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I have the complex power series $ \sum_{k=1}^{\infty}(\frac{z^4}{4} - \frac{\pi}{7})^k$.

Through algebraic manipulation I obtain $ \sum_{k=1}^{\infty}(\frac{1}{4})^k(z^4 - \frac{4}{7}\pi)^k$. I now argue that this is a power series around $\frac{4}{7}\pi$ with radius of convergence R = 4, using the euler root test, asserting all the while that the power 4 in the argument z doesn't affect those two quantities. However, I'm not sure how to prove or even heuristically show that last bit. In fact, I'm not even sure I'm right in asserting that the power doesn't matter, it's really more of a hunch. Does anyone know how to handle this scenario?

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    $\begingroup$ That series is not a power series. $\endgroup$ – zhw. Dec 16 '16 at 21:35
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The series in this problem is not a power series, so the concept of "radius of convergence" doesn't really apply. Because of basic results for geometric series, the series convergeges iff $|z^4/4 - \pi/7|<1.$ The set of such $z$ is not a disc, so what does "radius" mean? This set actually looks kind of complicated.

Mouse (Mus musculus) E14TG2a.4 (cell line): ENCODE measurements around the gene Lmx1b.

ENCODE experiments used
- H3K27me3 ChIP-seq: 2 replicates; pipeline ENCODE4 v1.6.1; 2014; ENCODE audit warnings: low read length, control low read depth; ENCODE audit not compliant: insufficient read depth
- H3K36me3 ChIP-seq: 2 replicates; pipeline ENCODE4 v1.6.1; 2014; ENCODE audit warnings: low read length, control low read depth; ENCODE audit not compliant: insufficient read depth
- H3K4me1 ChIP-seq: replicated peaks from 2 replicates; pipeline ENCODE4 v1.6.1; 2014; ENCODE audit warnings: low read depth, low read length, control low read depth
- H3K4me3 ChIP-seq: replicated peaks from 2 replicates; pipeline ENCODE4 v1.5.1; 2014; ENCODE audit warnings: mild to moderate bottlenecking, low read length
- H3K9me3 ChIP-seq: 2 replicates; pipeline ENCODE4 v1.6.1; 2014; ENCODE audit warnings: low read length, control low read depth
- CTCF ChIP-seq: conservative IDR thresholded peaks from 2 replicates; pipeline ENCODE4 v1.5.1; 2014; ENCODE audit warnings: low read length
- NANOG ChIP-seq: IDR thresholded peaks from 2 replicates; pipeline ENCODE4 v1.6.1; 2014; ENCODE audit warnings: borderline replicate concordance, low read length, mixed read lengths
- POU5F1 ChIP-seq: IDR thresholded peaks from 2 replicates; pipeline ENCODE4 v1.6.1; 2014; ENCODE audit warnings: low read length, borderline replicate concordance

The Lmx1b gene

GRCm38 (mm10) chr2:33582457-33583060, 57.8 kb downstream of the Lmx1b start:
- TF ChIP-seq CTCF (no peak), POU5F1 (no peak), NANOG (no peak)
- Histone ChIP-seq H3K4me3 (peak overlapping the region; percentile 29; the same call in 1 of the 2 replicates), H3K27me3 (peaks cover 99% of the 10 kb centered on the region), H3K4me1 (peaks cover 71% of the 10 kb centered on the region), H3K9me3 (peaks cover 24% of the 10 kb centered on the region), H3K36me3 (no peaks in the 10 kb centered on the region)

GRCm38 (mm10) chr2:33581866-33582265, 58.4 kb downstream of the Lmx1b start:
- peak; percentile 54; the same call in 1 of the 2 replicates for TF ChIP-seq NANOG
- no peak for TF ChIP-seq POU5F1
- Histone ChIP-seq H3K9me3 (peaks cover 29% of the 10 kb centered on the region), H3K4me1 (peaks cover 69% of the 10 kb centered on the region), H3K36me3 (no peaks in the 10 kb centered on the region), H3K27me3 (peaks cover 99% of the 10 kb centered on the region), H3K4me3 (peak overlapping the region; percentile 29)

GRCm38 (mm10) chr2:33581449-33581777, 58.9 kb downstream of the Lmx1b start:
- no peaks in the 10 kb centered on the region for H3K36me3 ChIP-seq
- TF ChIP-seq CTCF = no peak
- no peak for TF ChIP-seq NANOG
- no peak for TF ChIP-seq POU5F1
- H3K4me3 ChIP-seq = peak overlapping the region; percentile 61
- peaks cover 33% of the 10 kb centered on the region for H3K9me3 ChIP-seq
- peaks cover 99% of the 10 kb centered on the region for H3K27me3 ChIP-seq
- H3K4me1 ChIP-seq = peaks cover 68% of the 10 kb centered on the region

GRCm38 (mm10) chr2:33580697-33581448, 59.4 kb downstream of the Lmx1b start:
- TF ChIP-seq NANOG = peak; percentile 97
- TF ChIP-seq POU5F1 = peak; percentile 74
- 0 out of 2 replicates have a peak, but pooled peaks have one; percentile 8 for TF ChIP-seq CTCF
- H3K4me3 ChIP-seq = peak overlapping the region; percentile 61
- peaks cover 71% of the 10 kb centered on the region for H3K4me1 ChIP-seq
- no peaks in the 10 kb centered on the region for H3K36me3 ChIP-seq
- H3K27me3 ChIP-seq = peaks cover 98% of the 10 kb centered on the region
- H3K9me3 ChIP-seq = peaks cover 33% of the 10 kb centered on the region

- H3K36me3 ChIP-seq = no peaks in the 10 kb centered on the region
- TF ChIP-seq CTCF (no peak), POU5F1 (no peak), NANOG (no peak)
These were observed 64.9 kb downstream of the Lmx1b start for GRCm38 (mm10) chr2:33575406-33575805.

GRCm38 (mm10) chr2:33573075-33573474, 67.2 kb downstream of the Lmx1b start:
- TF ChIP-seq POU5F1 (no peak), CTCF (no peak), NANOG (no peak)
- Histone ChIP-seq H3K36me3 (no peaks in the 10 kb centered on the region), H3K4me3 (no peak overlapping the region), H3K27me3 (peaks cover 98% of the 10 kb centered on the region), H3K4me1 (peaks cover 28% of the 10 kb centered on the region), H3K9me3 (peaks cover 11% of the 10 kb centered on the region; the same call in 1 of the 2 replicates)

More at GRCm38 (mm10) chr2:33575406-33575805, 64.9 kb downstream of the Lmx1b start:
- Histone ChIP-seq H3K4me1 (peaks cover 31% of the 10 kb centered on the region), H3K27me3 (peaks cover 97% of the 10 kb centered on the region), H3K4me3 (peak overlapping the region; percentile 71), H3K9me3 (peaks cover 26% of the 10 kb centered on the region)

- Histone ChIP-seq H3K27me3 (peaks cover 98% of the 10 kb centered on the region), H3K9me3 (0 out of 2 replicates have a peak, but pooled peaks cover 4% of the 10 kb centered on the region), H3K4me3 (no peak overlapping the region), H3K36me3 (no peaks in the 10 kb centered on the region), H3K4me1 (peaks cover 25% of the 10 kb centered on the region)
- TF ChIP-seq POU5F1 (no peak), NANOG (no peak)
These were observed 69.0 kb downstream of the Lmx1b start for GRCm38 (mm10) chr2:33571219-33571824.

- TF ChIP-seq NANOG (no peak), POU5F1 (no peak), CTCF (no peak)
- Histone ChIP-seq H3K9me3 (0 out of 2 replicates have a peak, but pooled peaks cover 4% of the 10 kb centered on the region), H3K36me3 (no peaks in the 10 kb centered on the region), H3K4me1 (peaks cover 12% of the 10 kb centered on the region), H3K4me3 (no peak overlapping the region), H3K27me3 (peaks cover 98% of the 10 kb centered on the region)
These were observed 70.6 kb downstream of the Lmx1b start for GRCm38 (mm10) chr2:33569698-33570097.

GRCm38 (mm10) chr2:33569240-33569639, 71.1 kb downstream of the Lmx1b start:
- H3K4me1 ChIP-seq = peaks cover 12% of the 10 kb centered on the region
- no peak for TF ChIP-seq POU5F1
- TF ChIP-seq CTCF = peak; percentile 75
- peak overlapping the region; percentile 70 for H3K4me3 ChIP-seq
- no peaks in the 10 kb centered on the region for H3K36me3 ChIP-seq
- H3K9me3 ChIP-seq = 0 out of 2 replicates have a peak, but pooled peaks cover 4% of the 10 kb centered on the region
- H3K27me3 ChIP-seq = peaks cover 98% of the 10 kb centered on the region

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Hint: This is a geometric series \begin{align*} \sum_{k=1}^\infty\left(\frac{z^4}{4}-\frac{\pi}{7}\right)^k =\frac{1}{1-\left(\frac{z^4}{\pi}-\frac{\pi}{7}\right)}-1 \end{align*}

converging for $\left|\frac{z^4}{4}-\frac{\pi}{7}\right|<1$

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Put $t=z^4$ so the series is $\sum_{k=0}^\infty \dfrac{1}{4^k}(t-t_0)^k$ where $t_0=\dfrac{4\pi}{7}$

Then the radius of convergence $R=\lim \sup \dfrac{a_k}{a_{k+1}}=4$ where $a_k=\dfrac{1}{4^k}$

Hence the series converges $\forall t$ such that $|t|<4\implies |z|^4<4\implies |z|<\sqrt 2$

Note: the radius of convergence of a power series remains unaltered if you change the point about which the series is given.So here $t_0$ has no role to play.It is needed only when you need the circle of convergence which is not needed here

So the radius of convergence is $\sqrt 2$

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  • $\begingroup$ But isn' this the reasoning for the radius of convergence if $t_0$ was $0$.? convergence is given for $|t-t_0| < 4$, no? $\endgroup$ – ghthorpe Dec 16 '16 at 17:24
  • $\begingroup$ The calculation remains the same for $t_0=0 $ or $t_0\neq 0$ $\endgroup$ – Learnmore Dec 16 '16 at 17:26
  • $\begingroup$ still there remains a jump in the implication chain from $ |t-t_0| < 4 to |z^4-t_0| < 4 to |z|^4 <4 $ $\endgroup$ – ghthorpe Dec 16 '16 at 17:40
  • $\begingroup$ Is it clear ??@ghthorpe $\endgroup$ – Learnmore Dec 16 '16 at 17:48
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    $\begingroup$ There is no "radius of convergence", because this is not a power series, not even one in disguise. To see that your answer is incorrect, try $z= 3^{1/4}e^{i\pi/4}.$ $\endgroup$ – zhw. Dec 16 '16 at 22:09

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